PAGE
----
Fenced-in dog parks and the policy determining how they will be regulated in the future was passed by Council, though there was an amendment to allow only those age 17 and above inside the leash free areas unsupervised.

During a late night Monday Council meeting at 1 Carden St., a question was raised in the chambers over liability in regards to age inside the fenced-in areas.

It led to an amendment crafted by councillors and staff during a 10 minute break that stated children younger than six years of age will not be allowed to enter the fenced-in areas.

“Users under the age of 17 must be accompanied and supervised by an adult at all times in a fenced in leash free area,” the amendment added.

One user on Twitter found the change to be unrealistic, saying “there is no 16 or 17 [year old] that is ever supervised by an adult at all times.”

Another tweet read “those numbers seem arbitrarily chosen. Why [six]? Why 17?” Guelph Politico’s Adam Donaldson pointed out that it could be traced to being a “liability issue for the city”.

The first fenced in dog parks will come in at Bristol Street Park and Peter Misersky Park, to be completed within the year. Lee Street Park will also feature fences by 2020.

A staff report presented earlier in June at Committee of the Whole also recommended halting the practice of using unoccupied sports fields as leash free areas based on their research.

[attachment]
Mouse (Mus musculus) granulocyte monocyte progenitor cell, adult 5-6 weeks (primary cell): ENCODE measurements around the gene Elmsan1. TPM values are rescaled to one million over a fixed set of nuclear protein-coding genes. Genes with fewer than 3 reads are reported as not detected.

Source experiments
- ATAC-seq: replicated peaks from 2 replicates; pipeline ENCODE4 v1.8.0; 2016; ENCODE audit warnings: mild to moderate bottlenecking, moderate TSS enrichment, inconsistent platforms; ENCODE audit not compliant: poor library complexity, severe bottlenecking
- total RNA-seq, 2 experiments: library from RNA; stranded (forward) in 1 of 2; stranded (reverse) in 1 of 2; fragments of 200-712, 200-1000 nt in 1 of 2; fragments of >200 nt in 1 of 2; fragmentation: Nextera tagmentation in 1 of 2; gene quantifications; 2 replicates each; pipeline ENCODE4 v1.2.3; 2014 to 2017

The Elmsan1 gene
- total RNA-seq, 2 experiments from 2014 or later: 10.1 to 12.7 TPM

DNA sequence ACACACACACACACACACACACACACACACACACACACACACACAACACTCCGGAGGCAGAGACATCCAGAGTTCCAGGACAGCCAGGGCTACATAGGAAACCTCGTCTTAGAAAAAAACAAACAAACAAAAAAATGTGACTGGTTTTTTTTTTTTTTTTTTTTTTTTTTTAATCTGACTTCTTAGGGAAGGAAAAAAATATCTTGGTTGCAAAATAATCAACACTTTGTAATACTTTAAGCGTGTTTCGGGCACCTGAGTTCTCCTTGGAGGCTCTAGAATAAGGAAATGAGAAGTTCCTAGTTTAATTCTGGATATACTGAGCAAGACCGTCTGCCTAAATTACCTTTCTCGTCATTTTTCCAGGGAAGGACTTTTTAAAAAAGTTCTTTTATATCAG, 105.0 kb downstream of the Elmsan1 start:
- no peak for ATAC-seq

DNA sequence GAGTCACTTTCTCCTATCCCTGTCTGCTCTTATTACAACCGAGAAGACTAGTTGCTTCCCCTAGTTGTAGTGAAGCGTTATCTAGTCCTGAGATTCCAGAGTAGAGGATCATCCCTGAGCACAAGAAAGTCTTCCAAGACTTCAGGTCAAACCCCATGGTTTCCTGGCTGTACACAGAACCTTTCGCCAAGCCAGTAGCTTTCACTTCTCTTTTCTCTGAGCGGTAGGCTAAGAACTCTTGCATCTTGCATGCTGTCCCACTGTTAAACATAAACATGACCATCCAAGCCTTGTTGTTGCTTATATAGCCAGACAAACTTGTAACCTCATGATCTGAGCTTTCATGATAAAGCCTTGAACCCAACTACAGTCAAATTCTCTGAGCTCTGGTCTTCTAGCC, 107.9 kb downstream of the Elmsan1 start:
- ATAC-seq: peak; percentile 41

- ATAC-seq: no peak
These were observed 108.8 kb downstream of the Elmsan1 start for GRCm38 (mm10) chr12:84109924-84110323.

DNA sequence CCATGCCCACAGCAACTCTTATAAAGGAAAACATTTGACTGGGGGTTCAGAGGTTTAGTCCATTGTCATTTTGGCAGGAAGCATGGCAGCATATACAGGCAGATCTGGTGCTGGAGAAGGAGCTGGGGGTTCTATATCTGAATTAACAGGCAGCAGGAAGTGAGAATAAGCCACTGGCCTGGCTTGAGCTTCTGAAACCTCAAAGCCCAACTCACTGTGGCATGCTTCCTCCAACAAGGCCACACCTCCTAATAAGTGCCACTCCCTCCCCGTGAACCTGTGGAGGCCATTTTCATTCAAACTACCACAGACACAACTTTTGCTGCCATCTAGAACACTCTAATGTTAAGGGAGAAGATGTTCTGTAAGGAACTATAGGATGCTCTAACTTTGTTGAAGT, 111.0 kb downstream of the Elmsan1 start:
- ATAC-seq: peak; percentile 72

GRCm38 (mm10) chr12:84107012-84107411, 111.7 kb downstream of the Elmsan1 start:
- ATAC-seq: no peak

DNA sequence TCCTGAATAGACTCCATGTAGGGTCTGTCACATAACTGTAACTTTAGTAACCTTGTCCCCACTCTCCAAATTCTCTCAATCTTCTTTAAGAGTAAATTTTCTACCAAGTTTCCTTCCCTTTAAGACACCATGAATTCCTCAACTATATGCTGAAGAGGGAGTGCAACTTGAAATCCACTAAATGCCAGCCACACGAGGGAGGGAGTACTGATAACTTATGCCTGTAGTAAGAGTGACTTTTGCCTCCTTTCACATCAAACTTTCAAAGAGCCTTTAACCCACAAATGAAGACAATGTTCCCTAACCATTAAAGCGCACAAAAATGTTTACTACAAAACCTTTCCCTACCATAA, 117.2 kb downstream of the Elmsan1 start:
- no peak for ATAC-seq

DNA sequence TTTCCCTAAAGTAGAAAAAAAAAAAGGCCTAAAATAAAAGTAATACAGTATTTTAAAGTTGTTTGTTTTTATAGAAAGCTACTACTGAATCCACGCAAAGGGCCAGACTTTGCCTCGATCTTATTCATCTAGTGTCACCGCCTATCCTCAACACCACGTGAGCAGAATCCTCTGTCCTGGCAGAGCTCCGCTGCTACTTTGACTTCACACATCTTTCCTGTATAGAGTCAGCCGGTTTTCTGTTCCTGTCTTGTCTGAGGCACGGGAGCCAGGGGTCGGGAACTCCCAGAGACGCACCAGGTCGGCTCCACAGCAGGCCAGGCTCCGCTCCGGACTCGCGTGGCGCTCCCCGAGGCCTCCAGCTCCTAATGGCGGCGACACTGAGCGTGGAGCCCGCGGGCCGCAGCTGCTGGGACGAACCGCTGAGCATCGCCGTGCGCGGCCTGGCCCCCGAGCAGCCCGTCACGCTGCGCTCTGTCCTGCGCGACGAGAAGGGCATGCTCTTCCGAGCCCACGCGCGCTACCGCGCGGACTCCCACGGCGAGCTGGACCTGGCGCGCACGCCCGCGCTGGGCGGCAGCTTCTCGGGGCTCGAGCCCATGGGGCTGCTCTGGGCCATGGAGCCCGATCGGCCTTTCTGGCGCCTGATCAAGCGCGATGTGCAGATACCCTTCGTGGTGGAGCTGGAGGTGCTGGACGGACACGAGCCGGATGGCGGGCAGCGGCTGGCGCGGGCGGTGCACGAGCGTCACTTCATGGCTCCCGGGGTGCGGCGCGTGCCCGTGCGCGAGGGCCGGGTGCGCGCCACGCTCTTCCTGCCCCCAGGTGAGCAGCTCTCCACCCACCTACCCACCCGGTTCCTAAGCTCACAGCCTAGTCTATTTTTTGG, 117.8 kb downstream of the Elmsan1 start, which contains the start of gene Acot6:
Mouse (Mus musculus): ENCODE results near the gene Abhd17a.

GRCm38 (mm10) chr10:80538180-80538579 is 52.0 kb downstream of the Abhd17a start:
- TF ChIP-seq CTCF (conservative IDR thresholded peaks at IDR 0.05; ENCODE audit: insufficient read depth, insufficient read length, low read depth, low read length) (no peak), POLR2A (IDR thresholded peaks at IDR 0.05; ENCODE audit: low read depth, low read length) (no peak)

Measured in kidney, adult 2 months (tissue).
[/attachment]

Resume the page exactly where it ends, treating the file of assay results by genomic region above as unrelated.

But Council requested that staff balance the findings of the report and still provide more accessible locations throughout the city.

Specifically, Council asked that staff consider a modification to the proposed policy to include definitions for unoccupied sports fields and identify a specific number of those fields that can be used as leash free areas when unoccupied.

In response, staff say they developed criteria for a hybrid model to be used by residents for the leash free areas. They aim to balance public safety and hygiene concerns as well as address operational issues that come out of dealing with a wider distribution of community assets for a variety of residents.

Staff identified four different field types that cannot be used across the city. “Premier sports fields” should not be used for dogs, they write, as they are have a high level of maintenance. Also excluded from consideration for hybrid use is land owned by third parties — which make up 13 sports fields in Guelph.

The city found 27 sports fields that are in close proximity to schools within the municipality. After consulting with various school boards, staff determined that for safety reasons, those fields should be excluded from the leash free list.

After tallying up the parks excluded and the ones already being considered at Bristol Street and Peter Misersky parks, staff found that the city has 41 sports fields that could be considered as “acceptable sites for leash free use when not occupied.”

Both off-leash, fenced-in areas considered for 2019 will be funded by existing city capital funds with an approved expenditure of some $200,000, according to the staff recommendations.

Mayor Cam Guthrie had a related platform plank in 2018, writing that he wanted to “create fenced-in dog parks across our city”.